The value of sport and in tennis for Hussein specifically, is how much the game has given back. ‘On court, you’re just another tennis player. And that’s how I think I was seen. There’s no superfluous baggage. From the day I started playing tennis, my life changed. No exaggeration! The game has completely transformed the way I think and widened my experience of society in the UK. When my mentor, Ashe played tennis everyone noticed his grace, beauty and humility. Every time I go on court (apart from winning of course) those are the three qualities I strive to achieve. When I overhear someone say, isn’t that a beautiful volleying technique, I feel that in some small way, I am carrying on the legacy of my mentor which is a wonderful feeling.’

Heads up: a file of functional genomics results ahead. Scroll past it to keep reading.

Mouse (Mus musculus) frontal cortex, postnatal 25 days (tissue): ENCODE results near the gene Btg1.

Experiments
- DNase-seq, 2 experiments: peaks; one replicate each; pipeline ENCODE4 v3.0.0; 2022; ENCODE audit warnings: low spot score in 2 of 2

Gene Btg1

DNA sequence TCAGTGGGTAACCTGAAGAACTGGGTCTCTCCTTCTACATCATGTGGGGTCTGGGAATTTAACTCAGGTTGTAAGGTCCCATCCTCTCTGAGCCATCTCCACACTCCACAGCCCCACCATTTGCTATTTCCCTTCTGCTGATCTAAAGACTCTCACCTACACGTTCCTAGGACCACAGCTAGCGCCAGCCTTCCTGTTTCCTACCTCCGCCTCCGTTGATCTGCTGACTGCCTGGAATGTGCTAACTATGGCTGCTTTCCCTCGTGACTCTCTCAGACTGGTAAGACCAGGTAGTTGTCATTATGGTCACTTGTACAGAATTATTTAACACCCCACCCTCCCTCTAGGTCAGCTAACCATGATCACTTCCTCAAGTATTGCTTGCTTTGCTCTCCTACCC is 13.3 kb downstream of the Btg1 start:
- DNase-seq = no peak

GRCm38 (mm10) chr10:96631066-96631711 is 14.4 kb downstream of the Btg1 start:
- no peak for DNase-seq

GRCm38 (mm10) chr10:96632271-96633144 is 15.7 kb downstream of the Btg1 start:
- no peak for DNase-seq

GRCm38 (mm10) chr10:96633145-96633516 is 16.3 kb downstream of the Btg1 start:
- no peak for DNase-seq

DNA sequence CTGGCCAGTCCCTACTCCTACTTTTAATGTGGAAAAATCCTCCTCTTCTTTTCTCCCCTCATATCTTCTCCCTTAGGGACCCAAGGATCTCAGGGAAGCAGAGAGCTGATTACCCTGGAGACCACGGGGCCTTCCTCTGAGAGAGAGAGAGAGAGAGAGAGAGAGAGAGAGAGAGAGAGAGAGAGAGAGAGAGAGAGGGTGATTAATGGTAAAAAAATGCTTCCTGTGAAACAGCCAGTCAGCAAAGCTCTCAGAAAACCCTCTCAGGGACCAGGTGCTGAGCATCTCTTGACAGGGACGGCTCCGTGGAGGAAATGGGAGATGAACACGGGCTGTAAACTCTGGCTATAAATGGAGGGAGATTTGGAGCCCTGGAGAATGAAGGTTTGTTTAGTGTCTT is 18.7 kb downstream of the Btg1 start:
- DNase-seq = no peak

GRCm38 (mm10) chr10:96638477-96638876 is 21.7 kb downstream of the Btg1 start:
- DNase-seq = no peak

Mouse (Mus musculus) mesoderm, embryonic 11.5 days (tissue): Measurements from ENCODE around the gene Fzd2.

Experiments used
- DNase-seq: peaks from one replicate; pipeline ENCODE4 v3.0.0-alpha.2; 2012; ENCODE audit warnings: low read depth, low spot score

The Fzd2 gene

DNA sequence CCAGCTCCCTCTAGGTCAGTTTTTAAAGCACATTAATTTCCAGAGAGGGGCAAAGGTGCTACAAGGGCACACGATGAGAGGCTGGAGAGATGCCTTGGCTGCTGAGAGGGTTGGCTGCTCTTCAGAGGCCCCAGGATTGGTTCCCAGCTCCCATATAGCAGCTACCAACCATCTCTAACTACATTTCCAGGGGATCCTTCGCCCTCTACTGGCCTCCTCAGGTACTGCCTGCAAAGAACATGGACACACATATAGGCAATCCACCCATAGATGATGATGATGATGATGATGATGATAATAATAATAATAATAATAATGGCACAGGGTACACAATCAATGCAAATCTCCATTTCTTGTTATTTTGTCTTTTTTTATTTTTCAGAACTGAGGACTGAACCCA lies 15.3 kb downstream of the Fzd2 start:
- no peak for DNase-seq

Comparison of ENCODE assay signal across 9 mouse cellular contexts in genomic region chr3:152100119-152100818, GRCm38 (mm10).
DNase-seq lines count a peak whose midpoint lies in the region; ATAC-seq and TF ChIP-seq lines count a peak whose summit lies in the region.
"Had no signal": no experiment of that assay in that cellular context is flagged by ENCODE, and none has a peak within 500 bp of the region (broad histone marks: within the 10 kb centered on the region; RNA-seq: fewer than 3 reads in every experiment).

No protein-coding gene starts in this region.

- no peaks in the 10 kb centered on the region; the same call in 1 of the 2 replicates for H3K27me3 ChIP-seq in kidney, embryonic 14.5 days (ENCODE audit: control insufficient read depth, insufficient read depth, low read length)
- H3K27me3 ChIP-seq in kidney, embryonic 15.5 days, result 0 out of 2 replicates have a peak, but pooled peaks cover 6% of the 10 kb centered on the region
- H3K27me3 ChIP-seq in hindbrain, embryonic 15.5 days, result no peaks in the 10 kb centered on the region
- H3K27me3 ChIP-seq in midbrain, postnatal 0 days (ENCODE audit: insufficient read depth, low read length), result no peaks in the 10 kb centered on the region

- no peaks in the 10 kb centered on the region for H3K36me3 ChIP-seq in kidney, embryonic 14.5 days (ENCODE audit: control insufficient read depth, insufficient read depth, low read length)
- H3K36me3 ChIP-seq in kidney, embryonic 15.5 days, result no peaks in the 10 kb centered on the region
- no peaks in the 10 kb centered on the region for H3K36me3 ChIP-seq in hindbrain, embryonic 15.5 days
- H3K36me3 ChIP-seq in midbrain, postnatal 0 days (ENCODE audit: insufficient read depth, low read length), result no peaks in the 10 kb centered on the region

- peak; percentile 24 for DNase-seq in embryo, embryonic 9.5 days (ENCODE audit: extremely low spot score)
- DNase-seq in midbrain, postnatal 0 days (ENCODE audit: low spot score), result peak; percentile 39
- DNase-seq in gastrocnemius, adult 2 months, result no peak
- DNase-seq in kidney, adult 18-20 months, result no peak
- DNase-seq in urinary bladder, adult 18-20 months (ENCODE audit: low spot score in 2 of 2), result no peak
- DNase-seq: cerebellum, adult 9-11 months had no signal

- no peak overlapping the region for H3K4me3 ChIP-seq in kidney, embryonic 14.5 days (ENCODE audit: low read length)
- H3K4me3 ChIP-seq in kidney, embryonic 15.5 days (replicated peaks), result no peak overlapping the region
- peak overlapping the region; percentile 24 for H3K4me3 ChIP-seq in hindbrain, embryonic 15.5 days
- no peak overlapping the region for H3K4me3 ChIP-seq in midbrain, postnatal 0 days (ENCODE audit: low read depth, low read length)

At least the first 10 years of tournament tennis at MAMT as well as kids coaching at Aldenham were led by Hussein and his sons. For this, as well as the ongoing table tennis coaching, we at SJ owe Hussein a debt of gratitude and pray that Allah (swt) rewards him amply for his efforts.

written by : Maisam Datoo